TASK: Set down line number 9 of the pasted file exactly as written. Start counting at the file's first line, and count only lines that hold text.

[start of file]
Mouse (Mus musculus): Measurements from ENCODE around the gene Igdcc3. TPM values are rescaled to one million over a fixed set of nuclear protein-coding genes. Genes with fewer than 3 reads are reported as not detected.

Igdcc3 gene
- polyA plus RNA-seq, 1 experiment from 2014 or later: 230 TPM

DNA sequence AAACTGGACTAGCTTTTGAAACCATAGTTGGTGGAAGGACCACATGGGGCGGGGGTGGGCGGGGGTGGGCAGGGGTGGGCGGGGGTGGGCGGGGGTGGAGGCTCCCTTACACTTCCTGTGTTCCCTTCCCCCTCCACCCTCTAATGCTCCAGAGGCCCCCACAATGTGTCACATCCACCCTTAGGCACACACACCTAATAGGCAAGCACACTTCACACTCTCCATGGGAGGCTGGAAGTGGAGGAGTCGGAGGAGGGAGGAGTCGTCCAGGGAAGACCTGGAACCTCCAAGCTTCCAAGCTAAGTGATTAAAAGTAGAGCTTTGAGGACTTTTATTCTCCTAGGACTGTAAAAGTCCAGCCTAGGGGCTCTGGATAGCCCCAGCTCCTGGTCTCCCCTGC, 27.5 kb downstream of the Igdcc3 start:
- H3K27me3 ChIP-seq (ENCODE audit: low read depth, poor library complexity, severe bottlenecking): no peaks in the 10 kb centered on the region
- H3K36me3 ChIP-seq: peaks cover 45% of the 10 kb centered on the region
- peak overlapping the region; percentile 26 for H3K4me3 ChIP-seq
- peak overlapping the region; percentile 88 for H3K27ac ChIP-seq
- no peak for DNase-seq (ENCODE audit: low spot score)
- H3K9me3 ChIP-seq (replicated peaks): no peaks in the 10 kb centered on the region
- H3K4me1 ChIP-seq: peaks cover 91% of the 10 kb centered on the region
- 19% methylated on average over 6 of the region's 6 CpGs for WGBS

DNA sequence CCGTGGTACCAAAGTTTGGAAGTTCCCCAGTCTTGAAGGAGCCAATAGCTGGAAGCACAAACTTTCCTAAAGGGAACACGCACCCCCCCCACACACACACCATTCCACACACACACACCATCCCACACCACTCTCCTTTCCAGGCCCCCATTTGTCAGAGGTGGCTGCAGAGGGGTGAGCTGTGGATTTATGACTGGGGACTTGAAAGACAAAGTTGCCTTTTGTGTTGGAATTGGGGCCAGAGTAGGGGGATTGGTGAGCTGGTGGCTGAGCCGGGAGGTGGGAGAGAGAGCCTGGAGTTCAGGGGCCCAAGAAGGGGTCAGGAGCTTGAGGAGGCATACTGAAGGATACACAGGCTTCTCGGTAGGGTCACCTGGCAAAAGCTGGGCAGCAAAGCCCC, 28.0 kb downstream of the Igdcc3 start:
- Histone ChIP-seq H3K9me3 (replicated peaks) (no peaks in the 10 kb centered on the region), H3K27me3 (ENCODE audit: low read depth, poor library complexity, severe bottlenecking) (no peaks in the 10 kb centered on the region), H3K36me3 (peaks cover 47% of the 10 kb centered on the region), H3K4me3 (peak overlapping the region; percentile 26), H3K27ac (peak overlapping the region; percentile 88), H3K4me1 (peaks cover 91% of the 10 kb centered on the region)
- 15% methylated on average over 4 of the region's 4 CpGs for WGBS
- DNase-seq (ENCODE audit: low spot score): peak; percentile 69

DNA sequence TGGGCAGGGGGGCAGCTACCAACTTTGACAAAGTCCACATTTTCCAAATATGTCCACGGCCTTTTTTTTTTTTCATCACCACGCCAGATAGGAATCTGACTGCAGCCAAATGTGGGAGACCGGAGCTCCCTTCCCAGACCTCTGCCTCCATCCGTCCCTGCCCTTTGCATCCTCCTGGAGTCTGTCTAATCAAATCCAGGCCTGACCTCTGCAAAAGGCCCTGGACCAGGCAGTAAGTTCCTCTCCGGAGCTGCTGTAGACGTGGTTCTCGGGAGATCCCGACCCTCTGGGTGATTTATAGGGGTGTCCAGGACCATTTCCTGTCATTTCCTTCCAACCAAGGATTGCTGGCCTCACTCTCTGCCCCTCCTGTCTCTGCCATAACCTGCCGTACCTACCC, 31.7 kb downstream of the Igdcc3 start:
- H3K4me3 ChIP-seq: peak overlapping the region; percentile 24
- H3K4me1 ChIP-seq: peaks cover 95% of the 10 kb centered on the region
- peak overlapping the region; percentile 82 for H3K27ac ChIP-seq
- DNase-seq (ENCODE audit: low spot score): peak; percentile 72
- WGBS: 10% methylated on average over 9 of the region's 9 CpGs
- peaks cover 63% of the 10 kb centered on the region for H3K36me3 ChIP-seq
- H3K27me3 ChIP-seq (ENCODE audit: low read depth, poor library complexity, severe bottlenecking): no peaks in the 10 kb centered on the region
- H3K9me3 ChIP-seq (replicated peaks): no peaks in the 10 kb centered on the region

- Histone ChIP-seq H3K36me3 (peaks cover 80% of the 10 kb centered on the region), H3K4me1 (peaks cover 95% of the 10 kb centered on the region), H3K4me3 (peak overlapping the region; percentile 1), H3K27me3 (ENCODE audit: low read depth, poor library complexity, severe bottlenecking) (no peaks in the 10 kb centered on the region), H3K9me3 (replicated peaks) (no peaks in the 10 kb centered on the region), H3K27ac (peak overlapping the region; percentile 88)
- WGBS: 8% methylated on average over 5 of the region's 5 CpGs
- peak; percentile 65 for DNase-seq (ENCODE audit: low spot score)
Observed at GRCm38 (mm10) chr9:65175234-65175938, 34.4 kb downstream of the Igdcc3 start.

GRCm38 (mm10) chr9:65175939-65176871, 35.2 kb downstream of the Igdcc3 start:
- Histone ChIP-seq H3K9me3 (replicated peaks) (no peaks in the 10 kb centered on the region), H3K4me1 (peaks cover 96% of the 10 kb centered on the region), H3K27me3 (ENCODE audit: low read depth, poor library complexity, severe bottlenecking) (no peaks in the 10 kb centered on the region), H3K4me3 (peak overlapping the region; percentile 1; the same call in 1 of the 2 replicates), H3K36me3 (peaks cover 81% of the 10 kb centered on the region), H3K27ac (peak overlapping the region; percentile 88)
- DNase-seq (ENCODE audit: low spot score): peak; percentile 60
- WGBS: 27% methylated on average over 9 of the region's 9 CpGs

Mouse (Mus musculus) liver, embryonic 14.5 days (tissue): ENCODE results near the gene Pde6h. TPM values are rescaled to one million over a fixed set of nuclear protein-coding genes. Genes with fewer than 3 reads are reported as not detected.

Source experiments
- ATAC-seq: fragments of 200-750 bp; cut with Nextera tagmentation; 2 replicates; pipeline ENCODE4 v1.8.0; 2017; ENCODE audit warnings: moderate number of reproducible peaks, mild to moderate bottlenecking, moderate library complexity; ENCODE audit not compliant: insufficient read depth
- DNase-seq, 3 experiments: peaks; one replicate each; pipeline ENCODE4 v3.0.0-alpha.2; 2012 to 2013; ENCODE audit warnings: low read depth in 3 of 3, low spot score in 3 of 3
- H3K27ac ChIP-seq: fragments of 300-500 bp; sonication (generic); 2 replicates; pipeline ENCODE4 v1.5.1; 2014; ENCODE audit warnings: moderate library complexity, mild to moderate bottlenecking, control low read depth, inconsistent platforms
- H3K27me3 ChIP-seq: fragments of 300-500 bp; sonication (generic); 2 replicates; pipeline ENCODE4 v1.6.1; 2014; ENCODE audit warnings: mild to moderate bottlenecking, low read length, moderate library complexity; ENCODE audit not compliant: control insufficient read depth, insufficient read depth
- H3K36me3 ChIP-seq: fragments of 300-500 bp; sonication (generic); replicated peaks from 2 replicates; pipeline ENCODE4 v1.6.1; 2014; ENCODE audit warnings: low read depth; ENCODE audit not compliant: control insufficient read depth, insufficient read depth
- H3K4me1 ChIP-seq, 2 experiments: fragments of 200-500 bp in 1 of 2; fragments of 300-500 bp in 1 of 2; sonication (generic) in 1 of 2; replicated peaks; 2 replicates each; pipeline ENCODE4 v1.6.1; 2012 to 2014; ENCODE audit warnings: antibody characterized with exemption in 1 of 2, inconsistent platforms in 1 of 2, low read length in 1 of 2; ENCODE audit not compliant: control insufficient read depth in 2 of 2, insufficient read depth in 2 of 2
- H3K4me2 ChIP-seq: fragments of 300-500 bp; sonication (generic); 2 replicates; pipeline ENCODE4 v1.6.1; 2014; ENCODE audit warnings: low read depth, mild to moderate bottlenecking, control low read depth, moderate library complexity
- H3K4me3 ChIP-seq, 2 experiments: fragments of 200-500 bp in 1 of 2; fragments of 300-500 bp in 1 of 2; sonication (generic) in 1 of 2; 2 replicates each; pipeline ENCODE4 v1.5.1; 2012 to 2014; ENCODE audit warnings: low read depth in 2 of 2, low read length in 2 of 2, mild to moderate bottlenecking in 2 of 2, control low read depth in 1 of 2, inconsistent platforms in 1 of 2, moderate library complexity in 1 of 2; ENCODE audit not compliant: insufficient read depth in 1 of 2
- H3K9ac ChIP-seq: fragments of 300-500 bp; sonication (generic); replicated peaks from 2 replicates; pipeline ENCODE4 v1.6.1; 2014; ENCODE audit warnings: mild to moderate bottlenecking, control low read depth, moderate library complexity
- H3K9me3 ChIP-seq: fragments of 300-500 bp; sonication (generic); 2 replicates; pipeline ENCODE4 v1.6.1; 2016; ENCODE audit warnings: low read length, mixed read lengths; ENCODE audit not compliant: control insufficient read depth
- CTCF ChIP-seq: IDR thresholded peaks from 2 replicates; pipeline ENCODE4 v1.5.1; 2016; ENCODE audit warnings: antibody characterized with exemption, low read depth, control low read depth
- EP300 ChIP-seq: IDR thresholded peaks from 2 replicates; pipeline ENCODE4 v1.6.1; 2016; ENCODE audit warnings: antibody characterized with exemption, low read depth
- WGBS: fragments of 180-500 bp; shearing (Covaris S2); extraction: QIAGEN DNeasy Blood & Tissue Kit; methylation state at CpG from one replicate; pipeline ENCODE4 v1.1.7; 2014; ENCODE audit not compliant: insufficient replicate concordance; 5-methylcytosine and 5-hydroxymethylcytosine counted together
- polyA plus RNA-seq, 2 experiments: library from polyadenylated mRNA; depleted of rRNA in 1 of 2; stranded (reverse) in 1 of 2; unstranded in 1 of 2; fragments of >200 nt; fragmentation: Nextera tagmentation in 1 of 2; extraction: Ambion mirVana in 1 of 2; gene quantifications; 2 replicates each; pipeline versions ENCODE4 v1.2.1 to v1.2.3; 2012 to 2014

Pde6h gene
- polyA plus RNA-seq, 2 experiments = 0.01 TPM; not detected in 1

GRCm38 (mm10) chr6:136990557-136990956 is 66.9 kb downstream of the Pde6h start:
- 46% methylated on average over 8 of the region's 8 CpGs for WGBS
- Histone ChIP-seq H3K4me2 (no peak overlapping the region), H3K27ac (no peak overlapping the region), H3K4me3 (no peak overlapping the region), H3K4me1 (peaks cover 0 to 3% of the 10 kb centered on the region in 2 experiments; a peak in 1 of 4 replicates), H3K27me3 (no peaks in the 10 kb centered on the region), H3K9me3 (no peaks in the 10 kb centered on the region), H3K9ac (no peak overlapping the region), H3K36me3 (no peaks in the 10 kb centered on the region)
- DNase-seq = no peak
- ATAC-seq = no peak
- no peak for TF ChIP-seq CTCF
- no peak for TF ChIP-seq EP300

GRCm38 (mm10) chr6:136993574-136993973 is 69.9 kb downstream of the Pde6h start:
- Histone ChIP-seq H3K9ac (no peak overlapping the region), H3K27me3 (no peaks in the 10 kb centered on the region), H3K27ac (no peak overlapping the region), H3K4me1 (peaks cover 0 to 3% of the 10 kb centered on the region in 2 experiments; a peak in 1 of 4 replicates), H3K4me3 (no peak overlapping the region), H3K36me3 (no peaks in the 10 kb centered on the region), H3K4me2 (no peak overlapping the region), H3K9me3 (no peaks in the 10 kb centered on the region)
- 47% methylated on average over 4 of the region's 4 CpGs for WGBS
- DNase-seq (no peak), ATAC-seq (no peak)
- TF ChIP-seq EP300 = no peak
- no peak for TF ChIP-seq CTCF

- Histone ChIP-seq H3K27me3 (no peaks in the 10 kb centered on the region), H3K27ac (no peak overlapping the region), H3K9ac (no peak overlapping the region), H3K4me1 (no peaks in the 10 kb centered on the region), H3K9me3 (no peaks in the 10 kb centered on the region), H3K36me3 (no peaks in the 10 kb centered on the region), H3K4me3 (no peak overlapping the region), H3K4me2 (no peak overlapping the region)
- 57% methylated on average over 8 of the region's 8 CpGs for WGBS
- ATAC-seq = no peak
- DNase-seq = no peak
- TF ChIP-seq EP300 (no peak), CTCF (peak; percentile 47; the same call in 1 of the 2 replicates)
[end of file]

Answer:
- no peak for DNase-seq (ENCODE audit: low spot score)